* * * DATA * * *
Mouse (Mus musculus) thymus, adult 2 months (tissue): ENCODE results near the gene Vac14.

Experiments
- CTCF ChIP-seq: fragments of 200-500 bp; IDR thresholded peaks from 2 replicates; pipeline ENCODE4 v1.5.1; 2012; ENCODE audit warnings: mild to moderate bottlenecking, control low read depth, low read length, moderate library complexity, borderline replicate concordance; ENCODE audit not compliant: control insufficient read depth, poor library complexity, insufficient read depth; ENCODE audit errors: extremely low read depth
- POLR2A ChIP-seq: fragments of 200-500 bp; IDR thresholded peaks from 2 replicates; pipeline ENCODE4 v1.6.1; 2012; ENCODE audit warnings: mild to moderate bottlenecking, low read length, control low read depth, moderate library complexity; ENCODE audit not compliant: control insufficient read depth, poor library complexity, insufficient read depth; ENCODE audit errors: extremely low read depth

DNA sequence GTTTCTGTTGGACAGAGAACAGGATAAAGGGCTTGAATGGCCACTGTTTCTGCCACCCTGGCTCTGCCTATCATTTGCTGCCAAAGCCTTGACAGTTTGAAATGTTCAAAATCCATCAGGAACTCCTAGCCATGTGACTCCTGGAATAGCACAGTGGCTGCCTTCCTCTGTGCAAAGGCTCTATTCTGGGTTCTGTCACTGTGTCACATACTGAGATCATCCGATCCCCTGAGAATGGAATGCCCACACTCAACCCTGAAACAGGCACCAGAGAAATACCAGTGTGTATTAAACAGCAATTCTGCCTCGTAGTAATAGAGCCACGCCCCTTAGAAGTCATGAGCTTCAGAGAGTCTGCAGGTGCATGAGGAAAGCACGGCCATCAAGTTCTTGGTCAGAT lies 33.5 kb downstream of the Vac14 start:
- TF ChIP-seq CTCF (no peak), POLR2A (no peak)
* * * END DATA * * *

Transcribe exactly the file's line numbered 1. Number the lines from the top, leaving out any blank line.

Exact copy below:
Mouse (Mus musculus) thymus, adult 2 months (tissue): ENCODE results near the gene Vac14.